In the opening scene of Javier Fesserís
highly-regarded Camino, we are introduced not only to 14 year old
Alexia Gonzalez Barros, a Barcelona native slowly wilting under the
onslaught of cancer, but to her mother, priest and members of the Opus
Dei congregation to which the Barros clan belongs. The sequence is
artfully staged, and manages to pulsate with both significance and a
subtle undercurrent of menace; Alexiaís mother and the attendant throng
seem more concerned with her journey into the next life than with her
physical, emotional or spiritual comfort in this one.
The rest of the film is told largely as a
series of flashbacks, reminiscences and dream sequences. We see an 11
year old Alexia (Nerea Camacho) seemingly in the prime of adolescence;
she enjoys school, has plenty of friends and is looking forward to
taking part in a local drama troupeís production of Cinderella.
She soon begins to suffer mysterious, agonising pains, however, and it
isnít long before the dreaded diagnosis is made.
Camino is based on true events, and
even now Alexia is being considered for beautification by the Catholic
Church for the stoic manner is which she bore the ravages of her
illness. The film is not simply a passive recitation of events or a
formulaic and soul-stirring morality piece; Fesser is highly critical of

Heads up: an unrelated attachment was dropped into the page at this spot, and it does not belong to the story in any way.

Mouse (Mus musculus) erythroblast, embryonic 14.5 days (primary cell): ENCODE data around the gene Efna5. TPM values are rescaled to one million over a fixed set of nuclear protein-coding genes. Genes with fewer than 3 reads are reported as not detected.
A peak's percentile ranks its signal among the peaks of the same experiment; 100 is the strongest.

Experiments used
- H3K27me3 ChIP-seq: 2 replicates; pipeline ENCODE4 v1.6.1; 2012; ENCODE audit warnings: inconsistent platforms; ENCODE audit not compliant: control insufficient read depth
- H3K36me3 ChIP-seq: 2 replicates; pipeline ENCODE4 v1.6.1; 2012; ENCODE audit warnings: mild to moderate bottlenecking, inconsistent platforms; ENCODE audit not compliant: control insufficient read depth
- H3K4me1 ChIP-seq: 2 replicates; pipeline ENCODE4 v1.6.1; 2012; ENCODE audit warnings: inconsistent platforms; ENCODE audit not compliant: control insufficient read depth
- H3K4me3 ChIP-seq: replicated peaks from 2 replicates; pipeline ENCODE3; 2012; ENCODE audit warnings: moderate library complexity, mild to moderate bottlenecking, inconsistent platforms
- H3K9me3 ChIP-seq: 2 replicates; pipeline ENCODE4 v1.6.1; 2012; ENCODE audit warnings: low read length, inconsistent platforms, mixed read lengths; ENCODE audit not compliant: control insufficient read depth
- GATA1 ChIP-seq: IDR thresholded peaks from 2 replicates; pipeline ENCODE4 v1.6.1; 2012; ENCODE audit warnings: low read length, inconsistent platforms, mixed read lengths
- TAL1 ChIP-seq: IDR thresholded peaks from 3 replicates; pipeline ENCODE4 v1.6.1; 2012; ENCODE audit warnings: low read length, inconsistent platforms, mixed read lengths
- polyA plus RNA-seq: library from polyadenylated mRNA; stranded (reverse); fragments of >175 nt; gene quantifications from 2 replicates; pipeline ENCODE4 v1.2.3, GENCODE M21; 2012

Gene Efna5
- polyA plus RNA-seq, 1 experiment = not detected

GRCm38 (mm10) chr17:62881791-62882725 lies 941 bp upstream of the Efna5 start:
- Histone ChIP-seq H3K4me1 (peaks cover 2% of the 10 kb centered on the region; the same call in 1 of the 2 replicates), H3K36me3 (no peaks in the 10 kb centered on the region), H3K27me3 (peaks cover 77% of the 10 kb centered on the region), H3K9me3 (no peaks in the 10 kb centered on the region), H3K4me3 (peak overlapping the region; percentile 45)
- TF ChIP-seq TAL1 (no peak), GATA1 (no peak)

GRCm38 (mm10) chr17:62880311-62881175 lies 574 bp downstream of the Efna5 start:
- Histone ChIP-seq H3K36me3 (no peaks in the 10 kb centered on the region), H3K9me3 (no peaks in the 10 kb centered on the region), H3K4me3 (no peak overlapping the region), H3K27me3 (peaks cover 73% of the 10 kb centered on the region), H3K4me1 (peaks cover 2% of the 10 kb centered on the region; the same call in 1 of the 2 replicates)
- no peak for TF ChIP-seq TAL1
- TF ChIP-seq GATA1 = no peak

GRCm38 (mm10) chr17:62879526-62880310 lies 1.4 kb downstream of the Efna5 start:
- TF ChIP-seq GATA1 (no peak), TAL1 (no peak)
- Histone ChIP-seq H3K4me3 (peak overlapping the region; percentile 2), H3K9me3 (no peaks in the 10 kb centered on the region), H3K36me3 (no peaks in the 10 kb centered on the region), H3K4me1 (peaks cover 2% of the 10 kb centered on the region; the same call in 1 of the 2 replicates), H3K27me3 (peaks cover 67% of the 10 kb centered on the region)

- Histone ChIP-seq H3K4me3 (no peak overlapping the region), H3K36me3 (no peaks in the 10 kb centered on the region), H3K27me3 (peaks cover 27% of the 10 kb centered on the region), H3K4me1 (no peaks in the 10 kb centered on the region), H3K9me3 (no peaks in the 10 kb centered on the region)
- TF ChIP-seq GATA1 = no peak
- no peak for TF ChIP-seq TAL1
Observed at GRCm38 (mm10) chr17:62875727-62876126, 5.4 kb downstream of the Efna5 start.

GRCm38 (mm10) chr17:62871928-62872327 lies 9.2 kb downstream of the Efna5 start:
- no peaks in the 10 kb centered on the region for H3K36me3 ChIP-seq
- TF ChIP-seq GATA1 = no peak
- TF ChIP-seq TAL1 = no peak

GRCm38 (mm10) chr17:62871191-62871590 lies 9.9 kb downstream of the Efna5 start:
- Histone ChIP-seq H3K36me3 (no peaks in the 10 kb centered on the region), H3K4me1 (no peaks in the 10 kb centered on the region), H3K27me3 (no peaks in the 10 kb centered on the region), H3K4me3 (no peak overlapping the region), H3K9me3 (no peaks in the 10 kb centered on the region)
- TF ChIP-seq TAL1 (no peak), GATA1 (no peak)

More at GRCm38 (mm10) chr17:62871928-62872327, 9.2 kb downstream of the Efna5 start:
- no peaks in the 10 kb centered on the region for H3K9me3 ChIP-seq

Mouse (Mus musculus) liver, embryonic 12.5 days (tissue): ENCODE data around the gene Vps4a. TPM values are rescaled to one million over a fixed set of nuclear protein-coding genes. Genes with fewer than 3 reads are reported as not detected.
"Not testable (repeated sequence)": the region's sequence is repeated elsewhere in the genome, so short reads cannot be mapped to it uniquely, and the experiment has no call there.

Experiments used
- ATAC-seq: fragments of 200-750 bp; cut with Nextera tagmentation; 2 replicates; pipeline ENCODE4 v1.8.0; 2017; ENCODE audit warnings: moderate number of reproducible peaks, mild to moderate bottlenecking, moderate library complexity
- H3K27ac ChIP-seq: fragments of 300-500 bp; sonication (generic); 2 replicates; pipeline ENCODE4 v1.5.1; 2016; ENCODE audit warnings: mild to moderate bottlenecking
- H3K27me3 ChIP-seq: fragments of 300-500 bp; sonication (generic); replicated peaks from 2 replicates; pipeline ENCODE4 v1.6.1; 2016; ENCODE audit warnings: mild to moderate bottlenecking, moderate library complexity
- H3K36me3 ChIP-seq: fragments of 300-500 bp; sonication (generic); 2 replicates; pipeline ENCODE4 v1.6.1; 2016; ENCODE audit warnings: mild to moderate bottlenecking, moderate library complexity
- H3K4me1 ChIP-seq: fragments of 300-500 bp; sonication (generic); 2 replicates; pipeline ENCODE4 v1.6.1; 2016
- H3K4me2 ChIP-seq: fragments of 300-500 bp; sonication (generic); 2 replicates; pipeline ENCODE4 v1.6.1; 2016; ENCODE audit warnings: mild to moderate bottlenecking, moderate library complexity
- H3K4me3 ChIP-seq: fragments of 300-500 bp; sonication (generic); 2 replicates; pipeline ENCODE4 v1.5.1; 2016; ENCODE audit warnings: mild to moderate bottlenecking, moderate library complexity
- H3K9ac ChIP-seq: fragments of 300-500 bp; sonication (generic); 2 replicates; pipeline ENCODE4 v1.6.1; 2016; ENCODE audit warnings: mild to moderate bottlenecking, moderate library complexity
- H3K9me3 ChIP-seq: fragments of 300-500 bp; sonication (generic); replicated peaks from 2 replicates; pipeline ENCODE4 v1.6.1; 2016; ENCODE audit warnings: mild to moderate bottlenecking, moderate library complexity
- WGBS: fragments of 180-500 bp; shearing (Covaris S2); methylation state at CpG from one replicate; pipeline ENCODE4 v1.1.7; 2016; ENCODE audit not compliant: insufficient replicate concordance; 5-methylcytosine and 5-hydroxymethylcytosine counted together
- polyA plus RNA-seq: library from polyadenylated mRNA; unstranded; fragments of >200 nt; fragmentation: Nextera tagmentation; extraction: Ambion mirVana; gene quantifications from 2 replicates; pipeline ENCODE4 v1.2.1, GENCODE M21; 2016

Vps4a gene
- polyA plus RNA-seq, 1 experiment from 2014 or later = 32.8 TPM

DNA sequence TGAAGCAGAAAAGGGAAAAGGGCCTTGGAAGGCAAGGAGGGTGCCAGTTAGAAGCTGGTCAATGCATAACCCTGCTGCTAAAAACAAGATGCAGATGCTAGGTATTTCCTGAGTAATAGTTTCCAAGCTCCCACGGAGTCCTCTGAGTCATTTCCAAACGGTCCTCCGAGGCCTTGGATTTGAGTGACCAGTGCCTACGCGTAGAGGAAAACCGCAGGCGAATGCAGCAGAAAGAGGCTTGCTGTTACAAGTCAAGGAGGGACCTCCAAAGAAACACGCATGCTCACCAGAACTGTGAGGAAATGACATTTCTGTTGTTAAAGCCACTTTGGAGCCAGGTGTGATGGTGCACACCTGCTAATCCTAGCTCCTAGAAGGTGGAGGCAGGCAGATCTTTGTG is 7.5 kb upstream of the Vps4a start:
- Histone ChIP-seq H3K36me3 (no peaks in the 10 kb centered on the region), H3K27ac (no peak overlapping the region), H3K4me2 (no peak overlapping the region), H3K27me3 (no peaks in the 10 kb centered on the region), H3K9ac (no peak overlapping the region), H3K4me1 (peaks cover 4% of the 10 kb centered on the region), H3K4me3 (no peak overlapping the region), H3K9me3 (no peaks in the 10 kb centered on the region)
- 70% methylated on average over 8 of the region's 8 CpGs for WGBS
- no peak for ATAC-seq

what he perceives as the manner in which Catholic sect Opus Dei have
exploited the extended suffering of the teen, and pulls no punches in
depicting the cultish, secretive and stringently conservative nature of
the organisation. He also devotes much time to the impact of the church
on Alexiaís family; her elder sister Nuria is cloistered in an isolated
Opus Dei centre and her mother grows increasingly rigid in her adherence
to Opus Deiís restrictive doctrine. Her doting father Jose simply
attempts to put his love for his daughters before all other
considerations, but his efforts are continually superseded by those of
both his wife and his church.
Regardless of its agenda the film has been
superbly shot and looks uniquely stunning, with a vibrancy and cleverly
attenuated colour palette intermingling at all times. Alex Catalanís
superb cinematography is complemented by a first-rate transfer, and
picture quality is crisp throughout. The 5.1 Castellano soundtrack is
likewise impressive, and though there are no bonus features to speak of
the 2 Ĺ hour runtime doesnít exactly leave you feeling short changed.
Camino picked up no less than six
gongs at the Goya awards, Spainís equivalent of the Oscars, and despite
its extremely limited release schedule worldwide has received
enthusiastic praise from critics.
It is a rich, engaging and deeply measured
meditation on the nature of faith, the meaning of suffering, and both
the redemptive and the punitive consequences of blind adherence to a
religion. Itís certainly a weighty and melodramatic outing, but itís
been so adroitly crafted by Fesser and the performances are so sublime,
particularly that of the young Camacho, that more often that not it